Fast-paced and funny, it’s been going since 2015 with the third series just released this month (only six episodes per season, so easy to catch up). And while clothes are incidental to the show – which deals not only with diva strops and demanding directors but also equal pay, sexism, racism and the comic hell of office romance – the female characters’ chic Parisian style is a pleasing bonus and one we’re taking hard note of for office dressing inspiration. Here’s a quick guide to the key players and their style before you settle in.

Andréa Martel

The style star of the show is the badass agent played by Camille Cottin, who tells it like it is, parties like its 1999 and is a serial womaniser. A die-hard Parisian (her response to finding herself in the countryside with no phone reception is to call the police) she’s blessed with great hair and the legs of Emmanuelle Alt. Her uniform is modern French Vogue to a (slubby V-neck) T: skinny jeans, stiletto-heeled ankle boots, sharp navy and black blazers and a slouchy black leather tote. By night she goes for back-bearing dresses, ramping it up with gold sequined hot pants and a waist-coat, garnished with a bow-tie (only in Paris) for a party at a theatre, and a cool metallic shift dress by Martin Grant for the Cannes opening ceremony. Did I mention she has great legs?

Colette Brancillon

Colette Brancillon

In series one, Andréa becomes besotted with the uptight tax auditor Colette (Ophélia Kolb). Colette does excellent trench coat and fierce pony tail for work but transforms into a pre-Raphaelite goddess in soft cashmeres at home.

Sofia Leprince

Sofia Leprince

Receptionist and aspiring actress Sofia (Stéfi Celma) rocks a natural afro and has a smile like Julia Roberts. Whether doing the post round for her ungrateful colleagues or legging it to auditions with vile, racist/sexist directors, she’s an athleisure devotee in trainers, leggings and racer-back vests. Watch her style evolve into rich tonal colours and knee-high boots in series three as she starts to find success.

Camille Valentini

Camille Valentini

Fanny Sidney’s new-girl-in-town arrives in series one in dreary pastels and purple Converse, but when she snags a job as Andréa’s assistant she ups her Parisian style game. Think Vanessa Bruno velvet bomber jackets and spriggy floral and polka dot shirts (very Soeur Paris) worn with straight-leg jeans and block-heeled ankle boots. For after-work parties she does short LBBs and bare legs.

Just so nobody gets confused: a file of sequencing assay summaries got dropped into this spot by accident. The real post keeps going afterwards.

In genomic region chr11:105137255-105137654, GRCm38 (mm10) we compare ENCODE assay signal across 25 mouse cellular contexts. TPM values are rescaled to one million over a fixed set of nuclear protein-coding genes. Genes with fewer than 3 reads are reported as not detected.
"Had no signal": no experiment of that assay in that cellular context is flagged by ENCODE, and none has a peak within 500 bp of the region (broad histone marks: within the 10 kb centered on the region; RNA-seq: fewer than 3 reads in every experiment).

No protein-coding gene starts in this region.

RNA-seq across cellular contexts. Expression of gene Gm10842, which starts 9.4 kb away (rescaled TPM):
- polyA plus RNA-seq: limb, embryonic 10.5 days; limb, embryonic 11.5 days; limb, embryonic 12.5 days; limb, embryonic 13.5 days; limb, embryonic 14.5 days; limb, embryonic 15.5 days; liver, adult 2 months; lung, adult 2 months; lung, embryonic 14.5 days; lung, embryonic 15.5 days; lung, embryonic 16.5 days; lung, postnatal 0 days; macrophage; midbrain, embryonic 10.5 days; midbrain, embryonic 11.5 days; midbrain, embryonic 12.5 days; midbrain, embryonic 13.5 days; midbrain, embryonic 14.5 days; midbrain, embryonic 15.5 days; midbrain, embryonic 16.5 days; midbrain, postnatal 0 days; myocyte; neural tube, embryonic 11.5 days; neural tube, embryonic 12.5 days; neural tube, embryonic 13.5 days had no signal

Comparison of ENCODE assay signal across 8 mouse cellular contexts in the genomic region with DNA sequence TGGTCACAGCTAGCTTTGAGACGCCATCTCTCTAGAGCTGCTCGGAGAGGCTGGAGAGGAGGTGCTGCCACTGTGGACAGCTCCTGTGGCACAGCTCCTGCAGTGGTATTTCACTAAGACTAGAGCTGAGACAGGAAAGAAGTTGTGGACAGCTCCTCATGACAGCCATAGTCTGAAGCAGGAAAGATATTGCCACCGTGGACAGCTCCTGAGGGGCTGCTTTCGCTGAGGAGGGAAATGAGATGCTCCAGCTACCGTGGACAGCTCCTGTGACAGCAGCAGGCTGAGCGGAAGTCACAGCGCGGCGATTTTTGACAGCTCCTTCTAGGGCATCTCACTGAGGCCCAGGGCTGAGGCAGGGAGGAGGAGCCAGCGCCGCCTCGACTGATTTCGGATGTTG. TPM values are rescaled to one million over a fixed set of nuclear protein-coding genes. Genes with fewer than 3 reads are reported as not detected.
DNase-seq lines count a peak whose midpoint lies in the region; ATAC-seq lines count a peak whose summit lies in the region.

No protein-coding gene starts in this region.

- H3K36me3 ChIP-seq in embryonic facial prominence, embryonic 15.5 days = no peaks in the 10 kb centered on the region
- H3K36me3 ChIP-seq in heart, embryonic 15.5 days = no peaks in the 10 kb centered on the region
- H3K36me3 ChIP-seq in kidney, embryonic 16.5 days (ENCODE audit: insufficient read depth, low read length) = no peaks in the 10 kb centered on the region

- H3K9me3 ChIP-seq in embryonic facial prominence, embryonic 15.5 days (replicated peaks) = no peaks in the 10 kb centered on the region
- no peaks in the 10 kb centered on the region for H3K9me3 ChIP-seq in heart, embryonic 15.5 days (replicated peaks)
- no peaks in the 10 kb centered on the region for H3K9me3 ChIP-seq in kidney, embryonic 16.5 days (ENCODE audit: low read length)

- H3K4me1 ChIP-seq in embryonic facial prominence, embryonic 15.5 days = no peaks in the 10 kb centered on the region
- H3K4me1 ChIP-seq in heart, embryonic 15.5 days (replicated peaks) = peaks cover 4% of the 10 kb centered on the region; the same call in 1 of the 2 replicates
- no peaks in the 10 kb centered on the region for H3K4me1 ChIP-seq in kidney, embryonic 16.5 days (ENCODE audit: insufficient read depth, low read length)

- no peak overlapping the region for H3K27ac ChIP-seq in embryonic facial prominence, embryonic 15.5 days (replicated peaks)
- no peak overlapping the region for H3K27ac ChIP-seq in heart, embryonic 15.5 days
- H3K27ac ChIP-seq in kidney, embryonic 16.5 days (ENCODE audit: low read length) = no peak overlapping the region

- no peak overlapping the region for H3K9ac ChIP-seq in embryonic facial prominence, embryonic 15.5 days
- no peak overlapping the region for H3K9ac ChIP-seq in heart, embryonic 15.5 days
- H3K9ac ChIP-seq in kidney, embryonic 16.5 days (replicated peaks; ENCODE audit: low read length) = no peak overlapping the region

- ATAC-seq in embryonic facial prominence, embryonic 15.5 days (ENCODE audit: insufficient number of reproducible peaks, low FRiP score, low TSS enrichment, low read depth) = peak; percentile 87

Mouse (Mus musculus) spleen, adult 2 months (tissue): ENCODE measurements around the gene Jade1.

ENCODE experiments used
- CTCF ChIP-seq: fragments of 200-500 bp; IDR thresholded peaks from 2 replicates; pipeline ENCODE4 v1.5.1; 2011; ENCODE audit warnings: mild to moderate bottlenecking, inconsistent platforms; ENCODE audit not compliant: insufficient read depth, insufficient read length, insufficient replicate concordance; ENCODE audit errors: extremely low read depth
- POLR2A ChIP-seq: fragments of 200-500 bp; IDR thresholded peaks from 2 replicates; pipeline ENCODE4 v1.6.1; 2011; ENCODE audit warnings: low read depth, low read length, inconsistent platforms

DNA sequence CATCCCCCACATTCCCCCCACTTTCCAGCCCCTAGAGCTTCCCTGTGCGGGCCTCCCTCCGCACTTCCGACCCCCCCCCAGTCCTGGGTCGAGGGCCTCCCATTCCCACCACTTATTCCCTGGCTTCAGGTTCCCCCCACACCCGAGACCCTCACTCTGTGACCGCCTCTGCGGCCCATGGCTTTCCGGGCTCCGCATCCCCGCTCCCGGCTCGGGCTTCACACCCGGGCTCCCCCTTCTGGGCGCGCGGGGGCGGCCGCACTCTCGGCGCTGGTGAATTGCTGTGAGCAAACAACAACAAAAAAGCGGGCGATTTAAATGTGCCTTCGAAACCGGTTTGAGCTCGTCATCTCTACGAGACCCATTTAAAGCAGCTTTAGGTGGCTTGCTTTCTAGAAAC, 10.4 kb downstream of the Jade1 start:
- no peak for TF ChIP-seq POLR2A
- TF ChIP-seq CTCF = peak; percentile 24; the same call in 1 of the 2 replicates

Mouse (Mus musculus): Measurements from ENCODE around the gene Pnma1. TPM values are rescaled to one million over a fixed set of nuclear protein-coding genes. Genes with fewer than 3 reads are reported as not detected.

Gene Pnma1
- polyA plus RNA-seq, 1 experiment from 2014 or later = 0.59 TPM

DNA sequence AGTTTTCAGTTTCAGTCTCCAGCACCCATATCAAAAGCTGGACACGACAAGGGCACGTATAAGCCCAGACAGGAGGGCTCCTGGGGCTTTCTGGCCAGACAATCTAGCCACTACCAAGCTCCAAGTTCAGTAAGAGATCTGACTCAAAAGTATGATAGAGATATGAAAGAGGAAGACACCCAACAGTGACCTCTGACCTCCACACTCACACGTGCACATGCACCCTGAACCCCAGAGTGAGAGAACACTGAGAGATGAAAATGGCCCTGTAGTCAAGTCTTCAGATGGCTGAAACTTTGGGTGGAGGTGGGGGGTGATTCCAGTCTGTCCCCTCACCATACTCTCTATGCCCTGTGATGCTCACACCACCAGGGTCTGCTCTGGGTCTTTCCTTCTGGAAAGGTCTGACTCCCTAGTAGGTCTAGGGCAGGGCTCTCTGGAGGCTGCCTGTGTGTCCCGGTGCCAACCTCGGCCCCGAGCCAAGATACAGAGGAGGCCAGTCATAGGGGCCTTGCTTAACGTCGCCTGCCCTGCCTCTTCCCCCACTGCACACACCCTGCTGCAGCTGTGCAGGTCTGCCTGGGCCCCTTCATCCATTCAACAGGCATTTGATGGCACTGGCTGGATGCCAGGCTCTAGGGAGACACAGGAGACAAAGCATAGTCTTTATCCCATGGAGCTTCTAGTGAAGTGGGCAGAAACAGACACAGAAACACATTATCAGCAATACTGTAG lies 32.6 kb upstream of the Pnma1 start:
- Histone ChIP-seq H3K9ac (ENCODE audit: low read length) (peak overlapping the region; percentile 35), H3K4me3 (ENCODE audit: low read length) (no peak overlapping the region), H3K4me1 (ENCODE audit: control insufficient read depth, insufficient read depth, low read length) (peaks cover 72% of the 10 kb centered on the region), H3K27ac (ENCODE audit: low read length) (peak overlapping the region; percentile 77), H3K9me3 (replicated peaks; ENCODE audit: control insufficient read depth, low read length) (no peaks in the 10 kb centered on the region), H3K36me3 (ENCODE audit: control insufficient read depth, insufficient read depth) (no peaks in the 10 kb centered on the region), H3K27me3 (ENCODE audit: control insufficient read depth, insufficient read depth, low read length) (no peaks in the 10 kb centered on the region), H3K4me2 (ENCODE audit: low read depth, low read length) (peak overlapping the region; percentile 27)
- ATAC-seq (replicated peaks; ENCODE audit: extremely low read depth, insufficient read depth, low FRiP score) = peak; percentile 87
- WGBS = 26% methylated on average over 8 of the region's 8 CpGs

Catherine Barneville

The glamorous wife of untrustworthy agent, Matthias, Catherine (Philippine Leroy-Beaulieu) is in her fifties with a yoga-honed body and a nice line in vintage kimonos and antique earrings. She wears Louboutin boots to the hairdressers and you just know her lingerie collection is all devastating La Perla.

© © Christophe Brachet

Noémie Leclerc

Noémie Leclerc

Laure Calamy’s voluptuous brunette assistant has a pounding desire for her boss, Matthias. She’s overtly feminine in low-cut print dresses – we’ve spotted at least one from & Other Stories – wide leather belts to emphasise her waist, and mid-heeled pumps. She likes vivid colour because she’s that kind of girl.

© © Christophe Brachet

Arlette Azémar

Arlette Azémar

Liliane Rovère’s Arlette is a veteran agent and actress and works a version of classic Chanel with artistic Left Bank flair – boucle cardigans, sparkly knits, long skirts and wide trousers with flat shoes, accessorized with silk flowers, ginormous costume earrings and layers of long necklaces. Because in Paris, as in life, one is never too old for glamour.

© © Christophe Brachet

Source: Why Call My Agent Is Your New TV Fashion Fix | British Vogue

Call My Agent: the French comedy gem A-listers are desperate to star in

The sharp, hilarious look at the hell of being an agent already features everyone from Juliette Binoche to Isabelle Huppert sending themselves up. Now, Hollywood has come knocking

The pilot opens with an unannounced arrival (of ingénue Camille, aggro agent Mathias’s hidden daughter) and an untimely death (of founder Samuel Kerr, who swallows a wasp while on holiday in Brazil). Mathias and his colleagues, Andréa, Gabriel and Arlette, are thrown into a frenetic power struggle both among themselves and in the wider film industry. Stars threaten to leave ASK, Kerr’s widow and heir threatens to shut up shop, and private passions, usually held at bay, threaten to derail everything.